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Image 4 of The Kentucky Kernel, August 10, 1928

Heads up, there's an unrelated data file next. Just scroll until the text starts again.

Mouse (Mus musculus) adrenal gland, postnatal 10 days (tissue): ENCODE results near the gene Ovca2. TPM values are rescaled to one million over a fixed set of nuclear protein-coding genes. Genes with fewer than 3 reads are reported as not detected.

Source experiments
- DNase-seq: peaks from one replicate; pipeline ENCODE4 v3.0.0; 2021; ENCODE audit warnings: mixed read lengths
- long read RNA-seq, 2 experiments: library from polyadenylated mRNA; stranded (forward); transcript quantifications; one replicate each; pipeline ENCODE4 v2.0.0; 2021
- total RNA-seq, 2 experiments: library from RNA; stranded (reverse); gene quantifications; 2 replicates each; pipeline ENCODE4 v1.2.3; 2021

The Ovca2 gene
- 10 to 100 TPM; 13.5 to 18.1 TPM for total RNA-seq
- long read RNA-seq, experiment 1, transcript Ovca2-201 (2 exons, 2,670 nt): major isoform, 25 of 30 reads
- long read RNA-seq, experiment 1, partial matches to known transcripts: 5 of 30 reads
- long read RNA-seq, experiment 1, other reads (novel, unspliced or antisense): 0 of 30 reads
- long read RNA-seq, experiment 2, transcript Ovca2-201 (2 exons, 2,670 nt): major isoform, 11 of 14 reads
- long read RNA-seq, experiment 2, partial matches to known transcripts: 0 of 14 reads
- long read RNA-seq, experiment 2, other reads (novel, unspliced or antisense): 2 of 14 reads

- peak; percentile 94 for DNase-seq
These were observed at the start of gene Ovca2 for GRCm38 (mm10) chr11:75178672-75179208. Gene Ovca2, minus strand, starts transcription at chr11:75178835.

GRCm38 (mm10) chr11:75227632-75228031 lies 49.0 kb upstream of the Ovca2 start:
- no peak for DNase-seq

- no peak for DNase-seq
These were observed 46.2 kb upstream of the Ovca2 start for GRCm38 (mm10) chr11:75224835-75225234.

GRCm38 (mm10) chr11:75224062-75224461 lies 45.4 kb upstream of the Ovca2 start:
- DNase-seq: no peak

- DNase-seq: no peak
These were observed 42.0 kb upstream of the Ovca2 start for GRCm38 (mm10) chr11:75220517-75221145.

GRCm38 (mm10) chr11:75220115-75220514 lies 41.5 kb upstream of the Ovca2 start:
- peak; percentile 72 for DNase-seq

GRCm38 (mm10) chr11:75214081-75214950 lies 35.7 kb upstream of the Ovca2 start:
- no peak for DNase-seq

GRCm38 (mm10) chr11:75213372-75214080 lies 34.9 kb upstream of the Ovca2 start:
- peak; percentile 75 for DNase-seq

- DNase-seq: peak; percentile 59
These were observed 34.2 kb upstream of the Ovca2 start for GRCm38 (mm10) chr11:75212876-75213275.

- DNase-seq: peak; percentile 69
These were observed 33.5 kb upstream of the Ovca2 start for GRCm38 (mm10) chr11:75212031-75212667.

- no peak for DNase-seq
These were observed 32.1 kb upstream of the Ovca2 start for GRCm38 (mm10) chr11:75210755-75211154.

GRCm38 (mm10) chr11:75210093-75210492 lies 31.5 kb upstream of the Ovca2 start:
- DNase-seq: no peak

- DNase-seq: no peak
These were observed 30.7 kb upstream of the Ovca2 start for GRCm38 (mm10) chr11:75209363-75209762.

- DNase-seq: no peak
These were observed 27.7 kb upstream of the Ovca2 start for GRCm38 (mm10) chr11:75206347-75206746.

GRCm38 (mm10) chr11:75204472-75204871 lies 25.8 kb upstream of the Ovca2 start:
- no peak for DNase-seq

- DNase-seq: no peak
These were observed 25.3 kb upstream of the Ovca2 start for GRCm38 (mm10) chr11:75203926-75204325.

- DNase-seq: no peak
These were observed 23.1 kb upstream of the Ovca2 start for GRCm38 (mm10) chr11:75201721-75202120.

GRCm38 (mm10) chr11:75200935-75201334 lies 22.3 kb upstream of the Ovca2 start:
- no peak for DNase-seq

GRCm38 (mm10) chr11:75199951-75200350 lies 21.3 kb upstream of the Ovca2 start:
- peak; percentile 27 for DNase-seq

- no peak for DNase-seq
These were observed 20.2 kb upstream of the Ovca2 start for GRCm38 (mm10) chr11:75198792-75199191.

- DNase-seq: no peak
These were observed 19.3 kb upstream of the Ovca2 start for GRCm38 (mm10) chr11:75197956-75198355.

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THE KENTUCKY KERNEL -- AROUND THE WORLD ON A TANKER o, GRADUATE o- - RELATES EXPERIENCES ABROAD Forlorn Figures (By CLIFFORD McBRIDE) (Continued From Page One) the pier at Gatum Locks in the Panama (inal; Insert her radio operator, Lee R. Penn, U. of K. Engineering ; itaduate, class of '27. S. S. A'illiam H. Doheny, alongside KEEPS CLEANING STUDENTS BUSY University of Wisconsin Students Help Defray Expenses "hy Aiding Housewives Do Cleaning. Semi-Annu- jobs," Miss King commented. "Some some are permanent, are some are just odd jobs. The general activities of fall and spring are reflected in the large number of calls for students to do odd :jobs, such as washing windows, painting, cleaning rugs, raking up yards, spading, general garden work and the like." There is a decided slump in the number of workers who answer calls during the winter months and during the summer vacation period. August is the lowest month; during the three years, only 336 assignments were made during that month. February is almost as bad 350 in three years. January, March, and December are about tied for third lowest place. "This year will show a great expansion in the work of the bureau," said Miss King. "We have placed more workers per month, and we have been filling more varied classes of jobs. We are hoping to build up a service for graduates, too." During the first six months of 1928, the bureau made 1,917 assignments. During the first year, 1925, it made 1,836; in 1927, it assigned 2,625 workers; and in 1927, it sent 3,099 to employers. May, 1928, was the greatest month in the historv of the bureau. Exactly 456 students were assigned to jobs more than 100 a week. e, part-tim- woman in historic the custom of cleaning and in spring, needy stuUniversity of Wisconsin to earn some of their The housecleaning periods expenses. workers busier than lceep the they are at any other time, figures compiled by Miss Alice King, superintendent of the student employment bureau at the university indicate. A steady increase of about 500 jobs a year has resulted since the bureau was established in February, 1925. During the 3 2 years of its operation, it has assigned students to 9,421 jobs-r- an average of 2,691 a year, and more than 200 a month. September is the busiest month in the year; during the first three years of the bureau's existence, it assigned 978 students to jobs during the month of September. Each September the demand and the supply increase, the figures show. In September, 1927, exactly 410 students answered calls for employees. Dies October makes the next greatest demands upon the bureau's service a total of 940 assignments were made Of in the first three years. November is third with 825. Lucien B. Keach, son of Mr. and The influence of spring housecleaning is apparent in a distinct rise in Mrs Obrie Keach, of Henderson, Ky , the figures during April, May, and died suddenly July 28 following an June, despite the fact that pleasant operation for appendicitis which was weather and impending final exam- performed the same day. Mr. Keach was a sophomore at the inations operate to reduce the supply University last year in the College of of student labor. For the three years, the bureau as- Arts and Sciences and was a member signed 904 workers to jobs in May, I of. the .Sigma, Bete Xi f raternity. 808 in April, and 652 in June. ".Nw3 .h5s; death was; net received ;. : he figures include all classes of Here untH some Because times began house in fall dents at the are enabled odd-jo- From Student Sudden Attack Appendicitis BlNttN'S LUNCH AT We serve our chicken croquettes hot FAMOUS FOR CHOCOLATE FUDGE CAKES Benton's Sweet Shoppe 145 SOUTH LIME Rent a Studebaker COACHES - TOURINGS - ROADSTERS OPEN DAY AND NIGHT Lowest Rate in Lexington Studebaker-MAMMOTH Drive It U PHONE 7070 GARAGE H;t7nHHnnniniitHmnnnmnKt RENT A NEW FORD 12c TO 15c . PER MILE We Also Have New Chryslers We cater to the university trade No deposits required from students. Commercial Rent-A-C- ar 133 W. SHORT Co. any of the many shore receiving stations and the information often times saves the lives of men on ships when no doctor is carried. It is very seldom that any vessel has a doctor except those carrying a fair number of passengers. Even though no doctor is carried each ship is equipped with plenty of medicine, first aid articles and an emereencv hosmtal. Radiograms are sent and received from every ship carrying a radio and there is no limit to the destination or the amount sent. A roadio telegraph office on board ship is open to the general public and everything goes forward with a rapid movement, either direct or by relay which is absolutely dependable. So many people imagine "radio" means talking by voice and "wireless" talking by the telegraphic code, but there is absolutely no distinction. Ra dio is wireless and vice versa; the word wireless just happened to be used first then radio was the newly enn has had so many people to ask him certain questions that he would be well to answer them feels it generally. Among some of those most frequently asked are: Can you understand the English people? Which foreign language is used most universally? Which places did you find the most Kentuckians? What does a .ship do as darkness comes on? Are headlights used on the ships at sea? An American on English soil will very soon find out that even though he speaks English he doesn't understand the English people nor can the English understand him. The principal reason is undoubtedly the difference in the meaning of the same words as used on the two continents:Spanish 4s the coming international language if Mr. Penn's experience is a fair test. Already nearly half of the people are speaking Spanish. Just to give us an idea where it is spoken he quotes, 'Spain, Portugal, France, Greece, Italy, the Azores. Madiera, Cape Verde Island Porto Rico, Cuba, Haiti, all of Central America and South America and on the high seas." The saw dust, the rail and the high counter beckons employment to many of our Kentuckians down in Panama Many of the bar room employees from old Kentucky (found business prosperous in the Republic of Pana ma. Many .other Kentuckians went there during the construction of the canal and have made good and don't care to leave the country. Ships on the seven seas never stop for, darkness, fog, rain, or snow Night is just the same as day to the mariner and his eyes are always alert. The routine is steady 24 a day and there is never an end. The ship's crew changes in shifts at intervals of four hours. are never usea on neaaiignts steamers. Searchlights are carried for emergency purposes but are sel dom used. One red light on the port- side and one green light on the star board side mark the ship as to the direction of steaming through the night time. Darkness prevails around the wheelhouse and over the forward Has the qualities which make your work easier, neater and faster BUY YOURS AT THE Transyivania Printing (Ompany INCORPORATED y. The body arrived in Le.xnMoi the Southern railway Friday and funeral services were Saturday afternoon at 3 nVlr. the home on South Limeatone me isev. a. ij. .ccion, pastor Calvary Baptist church, offici Burial took place in the family the Lexington cemetery. ovgp hll nf lndfc fc" 2reL. f j tatr idng. ot in FATAL TO ATHLETE BC IHtttt noil cipff POtUl c?oierr, wo rpivrnz-fvwssid a M Robert Rhoads, University Base ball Star, Succumbs After Suffering Broken Neck While Diving Near Paris, 111. 7&rcr ocoea n7 Robert Rhoads, 21 years old, Uni versity athlete and son of Prof. Mc Henry Rhoads, former state suDerin tendent of public instruction, died last Thursday night at 8:40 o'clock in a hospital at Clinton, Ind., as a result of injuries sustained Monday. Mr. Rhoads was hurt while swimming near Paris, 111., where he had been playing with a" baseball team this summer. He dove into a pool of shallow water, striking his head on a rock and fracturing two vertebra in his neck. He was paralyzed from the neck down. His neck was placed in a cast, but he died a few days later. His his twin brother, RayCurtesy C. P. A. mond,father, an elder brother, Crawand ford, the latter of Louisville, were at coined word. The entire communication is carried out by use of the international Morse code and it is the same as used by all nations. By means of some 50 international abbreviations an op erator of one nationality can talk with one of any other nationality and be clearly understood A radiogram filed on board ship in midocean and destined for Lexington, Ky., would be sent from the ship di rect to a land station on the American coast and there it is transferred to the landline wires of either the Postal of Western Union and it goes direct to its destination. All charges are paid at the starting point arid the ra dio operator is responsible for all traffic through his particular station His accounts are settled monthly unless the vessel happens to be at sea on the last day of the month. In this case they may be forwarded by mail or held until arrival on American soil and delivered in person to the con trolling radio company. The handling of a telegram from Lexington, Ky.; direct to a steamer on the Atlantic is just a little different, The telegram is filed with the local office and that office sends the mes sage over its lines to the east coast where it is sent out from the radio station direct or by relay to the ship in midocean. The sender should have some idea as to the location oT the vessel so that he can tell the local office and then the service is faster because it will be delivered to the proper radio coast station nearst the ship Many messages are very poorly routed and this causes delays. A mes sage should reach midocean from Lexington in at least one hour pro viding the radio operator is standing watch on the vessel where the mes sage is destined, but in the event he isn't when he comes on watch he will watch for the traffic list at all land stations in his vicinity and get the Louis Cardinals to join profea. ipniil ranks. Besides his father. Prowoi M- Henry Rhoads, he i3 survwd b on sister, Mrs. E. P. Hatter, at FVaitklm, Ky., and four brothers RayTtwui, Crawford Way land ana Harold. T these bereaved survivors The 5 steal and entire student body of the Uni versity express their sincere INJURIES PROVE Ncr-i- c vc-3- r Fsffa T&rfe, cvAo tfutzeff mr rv f"- - j Courtesy C. P. A. While a student at Picadome High school, Rhoads became recognized as an athlete of ability. He played baseR. W. SMOCK (Continued From Page One) ball, football and basketball at high Watch Your Watch school and won his letter playing baseball at the University. While Conrad Rose 175, Evansville, Ind. Inspect Experimental Plots and playing at the University, Mr. Orval Nowack ....170 Pana, 111. Discuss Improved Methods at Rhoads won wide recognition as a Guards Clock Annual Soils and Crops Field pitcher and recently received offers Joe Thompson ....200 Lexington. 157 S. LIME PHONE 7638 Floppy Forquer ..195 Newcastle, Ky. from the Cincinnati Reds and the St.' Day Meeting. Max Colker ........180 Newport, Ky. Tom Walters 160 Lexington. A large number of farmers from 200 Trenton, Ky. E. L. Riley the Bluegrass region and a few from "The Shop with the Reputation" W. Chapman ..165 Louisville. J. A. W. Lowry 180 Leitchfield, Ky. more distant counties visited the University Experiment Station farm last Centers Shoe Friday at the annual soils and crops Sam Allen 185 Ft. Lauderdale. day meeting. a "SHOE REPAIR ARTISANS" L. Toth 165 South Bend.Ind. field The program included inspection of 165 Lexington. Len Miller Two Doors from Main St. r 103 South Limestone the experimental plots during the Huck Eastwood ..170 Evansville, Ind. morning and a short speaking pro190 Lexington. Howard Wins gram following a luncheon. Quarterbacks A field of Sudan grass, most of it mniinnnniiiiniiniiimminmnimii 155 Hodgensville. Warner Ford higher than a man's head, and an :: 158 Newport. Ky. Elmer Gilb 4? K adjoining field of exceptionally high n In the Hot Summer Days Martin Brown ....165 Marion, Ky. corn, on the Rose street side of the Halfbacks much attention. The farm, attracted S! 'Swede' Johnson 175 Sahdwick, 111. Sudan grass will yield several tons it W. Ed Covington 145 Mayfield, Ky. of good hay to the acre, it was said, THE SUMMER SPORT Alfred Portwood 145 Midway, Ky. and represents possibilities in producBrady Knight .....160 Fairm't, W. Va. ing hay forcattlehorses and sheep. We handle a full line of tcnnisi' 150 Ashland. Red Dysaid While big crops are growing on the ....1-4Hrehnvontli TTw....a. , they are ho better than equipment. Soc Terril 155 Elizabethtown. cencould be grown on vast areas of Kentucky land were proper treatFullbacks tral Otho McElroy ....195 Morganfield. Shop ment given the soil, men in charge of Jake Bronston ....165 Lexington. the demonstration said. g ,, Art Denma'n 155 Champaign, 111, Experimental plots in growing na- ,,,, 'CAT FOOTBALL SQUAD STARTS PRACTICE SEPT. 3 FARMERS VISIT his bedside when he died. EXPERIMENT FARM Careful Watch and Repairing McATEE Rebuilding nn:miww; TENNIS PLAY TENNIS - Burke's Sport ! The WW AUGUST NUMBER of LETTERS" IS OUT On sale at the PPM CAMPUS BOOK STORE decks. The Panama Canal is one of the PHONE 3145 most interesting sights, .especially to an engineer. The locks, three in iiiilliiiiiiiiiiiiiuililiiniliOTa A ROYAL PORTABLE tive and foreign clovers, and in pro-- ! duction of many kinds of crops un der different methods of treating thai soil, were shown the visitors. All told, more than 1,000 plots are being devoted to crop experiments. Many of the visitors also were interested in the dairy and beef cattle herds and the poultry and sheep flocks. Among the afternoon speakers, who discussed various phases of soil treatment and crop production, were Profs. George Roberts, E. J. Kinney and Earl Welch, all of the College of Education of the University. Professor Fordyce Ely discussed dairy pos sibilities in Kentucky. number, one on the Atlantic side and two near the Pacific are certainly something to stop and think about, Everything is electrically operated and the ships are drawn through the locks by electric "mules.' The canal is 40 miles in length and 90 feet above sea level. The day be gins at 7 o'clock in the morning and closes at 2 o'clock in the afternoon at the end locks and all ships arriving after hours must wait at anchor until the next day, Gasoline ships procede all others in "transit." The toll is calculated from the gross tonnage and the average toll for tankers is around $6,000 for round trip. One never realizes the pleasures of a sea trip until they have ridden on the Pacific. It is far more calm than the Atlantic and the passengers fill the dining rooms at all meals. It is vary rare that anyone is seen at the rails muttering "Oh, Lord," said Mr. Penn. DON'T FAIL TO GET YOURS FOR YEAR'S SUBSCRIPTION .v .sr mf " 1 . - ; 11 II f Send name and address with One Dollar to k' BYRON H. PUMPHREY, Care Kentucky Kernel Hi Hi ill i